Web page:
Early Thursday afternoon, the final signatures for the party meeting request were being gathered.

The delay and the early provision of the Solicitor-General’s advice give Treasurer Scott Morrison extra opportunity to build support for his own bid for the leadership as an alternative to Dutton.

After a morning of chaos and multiple ministerial resignations, including that of Senate leader Mathias Cormann, Turnbull told his news conference that if he is ousted he will quit parliament – increasing the prospect of an early election.

He said he had “made it very clear that I believe former prime ministers are best out of the parliament”.

The government has a one seat of majority and his seat of Wentworth, although it has a strong margin, would be vulnerable in a byelection because Turnbull is personally very popular there. A byelection would not be needed if there were an early election.

Turnbull said that assuming the spill was carried, the new prime minister would “have to obviously satisfy the Governor-General that they can command a majority on the floor of the House of Representatives.

“In the case of Mr Dutton, I think he’ll have to establish that he is eligible to sit in the Parliament.”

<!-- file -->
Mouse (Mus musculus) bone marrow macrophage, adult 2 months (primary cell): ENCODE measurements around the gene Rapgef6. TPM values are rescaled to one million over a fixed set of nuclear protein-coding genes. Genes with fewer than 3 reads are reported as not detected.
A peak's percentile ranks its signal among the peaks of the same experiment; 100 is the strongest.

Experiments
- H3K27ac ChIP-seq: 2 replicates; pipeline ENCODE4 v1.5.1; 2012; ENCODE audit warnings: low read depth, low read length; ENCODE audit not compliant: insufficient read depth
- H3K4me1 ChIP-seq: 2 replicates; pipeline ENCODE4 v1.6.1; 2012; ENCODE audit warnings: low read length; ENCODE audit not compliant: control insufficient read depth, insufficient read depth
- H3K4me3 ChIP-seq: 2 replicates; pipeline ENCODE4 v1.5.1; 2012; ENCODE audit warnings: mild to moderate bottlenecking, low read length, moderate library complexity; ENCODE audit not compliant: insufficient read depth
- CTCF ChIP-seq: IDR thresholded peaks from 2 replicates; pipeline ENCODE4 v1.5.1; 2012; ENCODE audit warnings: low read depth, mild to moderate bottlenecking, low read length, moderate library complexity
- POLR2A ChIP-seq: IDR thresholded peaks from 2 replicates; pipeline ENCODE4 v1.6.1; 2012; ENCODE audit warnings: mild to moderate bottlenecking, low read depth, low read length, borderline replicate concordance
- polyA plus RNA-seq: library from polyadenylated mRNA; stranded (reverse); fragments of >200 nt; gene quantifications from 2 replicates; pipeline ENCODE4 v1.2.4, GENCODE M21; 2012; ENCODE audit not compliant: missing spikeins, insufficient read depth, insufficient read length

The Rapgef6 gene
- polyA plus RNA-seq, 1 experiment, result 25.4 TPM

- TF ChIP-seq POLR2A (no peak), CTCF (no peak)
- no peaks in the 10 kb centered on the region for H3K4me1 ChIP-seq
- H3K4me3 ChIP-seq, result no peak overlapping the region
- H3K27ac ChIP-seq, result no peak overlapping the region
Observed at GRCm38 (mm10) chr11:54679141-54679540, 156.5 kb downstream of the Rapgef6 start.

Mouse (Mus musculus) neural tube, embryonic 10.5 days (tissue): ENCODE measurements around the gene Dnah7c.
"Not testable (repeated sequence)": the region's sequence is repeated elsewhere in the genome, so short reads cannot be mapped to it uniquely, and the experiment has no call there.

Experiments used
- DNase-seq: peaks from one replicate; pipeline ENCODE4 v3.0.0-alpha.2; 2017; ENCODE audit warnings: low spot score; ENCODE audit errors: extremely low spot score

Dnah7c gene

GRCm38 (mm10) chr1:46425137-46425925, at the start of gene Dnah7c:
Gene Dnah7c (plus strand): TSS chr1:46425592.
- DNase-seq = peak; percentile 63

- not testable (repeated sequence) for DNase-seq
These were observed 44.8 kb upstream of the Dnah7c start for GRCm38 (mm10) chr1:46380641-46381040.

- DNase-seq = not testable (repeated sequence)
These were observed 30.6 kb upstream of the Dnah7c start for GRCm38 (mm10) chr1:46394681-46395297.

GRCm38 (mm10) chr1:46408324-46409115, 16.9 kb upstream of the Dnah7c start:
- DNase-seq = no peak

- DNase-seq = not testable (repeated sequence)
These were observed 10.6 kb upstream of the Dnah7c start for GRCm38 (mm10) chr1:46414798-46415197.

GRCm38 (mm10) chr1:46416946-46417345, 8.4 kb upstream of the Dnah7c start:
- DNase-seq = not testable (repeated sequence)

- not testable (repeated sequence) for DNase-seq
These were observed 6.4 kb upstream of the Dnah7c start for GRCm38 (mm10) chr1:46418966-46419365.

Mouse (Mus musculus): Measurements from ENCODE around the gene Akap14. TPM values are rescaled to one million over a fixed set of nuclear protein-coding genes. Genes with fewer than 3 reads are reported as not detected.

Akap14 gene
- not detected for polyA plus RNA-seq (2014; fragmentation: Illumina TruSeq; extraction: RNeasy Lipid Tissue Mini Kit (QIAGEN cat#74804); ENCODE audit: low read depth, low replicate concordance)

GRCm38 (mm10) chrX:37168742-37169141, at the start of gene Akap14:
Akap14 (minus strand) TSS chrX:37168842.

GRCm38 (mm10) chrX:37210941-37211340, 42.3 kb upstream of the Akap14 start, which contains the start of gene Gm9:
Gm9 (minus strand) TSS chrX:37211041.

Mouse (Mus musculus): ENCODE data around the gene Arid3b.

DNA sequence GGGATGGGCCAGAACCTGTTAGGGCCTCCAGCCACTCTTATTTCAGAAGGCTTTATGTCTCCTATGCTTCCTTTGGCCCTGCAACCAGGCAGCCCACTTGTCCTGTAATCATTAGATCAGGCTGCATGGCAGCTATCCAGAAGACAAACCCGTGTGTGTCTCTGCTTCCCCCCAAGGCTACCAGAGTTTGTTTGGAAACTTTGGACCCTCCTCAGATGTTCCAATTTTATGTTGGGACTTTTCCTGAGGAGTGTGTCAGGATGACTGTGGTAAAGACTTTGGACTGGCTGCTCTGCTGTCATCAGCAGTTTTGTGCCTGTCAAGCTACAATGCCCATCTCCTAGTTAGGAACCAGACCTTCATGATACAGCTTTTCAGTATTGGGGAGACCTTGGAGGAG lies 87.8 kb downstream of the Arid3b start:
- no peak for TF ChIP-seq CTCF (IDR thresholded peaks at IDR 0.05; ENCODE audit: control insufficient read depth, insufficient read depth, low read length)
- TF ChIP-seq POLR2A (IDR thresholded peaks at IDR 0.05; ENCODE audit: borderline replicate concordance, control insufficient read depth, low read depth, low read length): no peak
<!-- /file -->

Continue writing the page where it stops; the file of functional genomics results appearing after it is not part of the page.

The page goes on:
Turnbull delivered a swingeing attack on those who have undermined him.

“A minority in the party room, supported by others outside the parliament, have sought to bully, intimidate others into making this change of leadership that they’re seeking.

“It’s been described by many people, including those who feel they cannot resist it as a form of madness,” he said.

“It is remarkable we’re at this point, where only a month ago we were [in the public polling] just little bit behind Labor and in our own polls a little bit ahead – but in any view thoroughly competitive.”

Turnbull has been under consistent assault not only from Tony Abbott and other Liberal critics over a range of issues, especially energy policy and immigration, but also from commentators in the Newscorp media, especially on Sky, and from shock jocks on 2GB.

Turnbull said that what was happening was “a very deliberate effort to pull the Liberal party further to the right.”

Stressing how vital it was to resolve the issue of Dutton’s eligibility, he said: “This is a very, very significant point. As we all know, section 44 has been a companion of this 45th parliament.

“I cannot underline too much how important it is that anyone who seeks to be prime minister of Australia is eligible to be a member of parliament – because a minister, let alone a prime minister, who is not eligible to sit in the House is not capable of validly being a minister or exercising any of the powers of a minister.”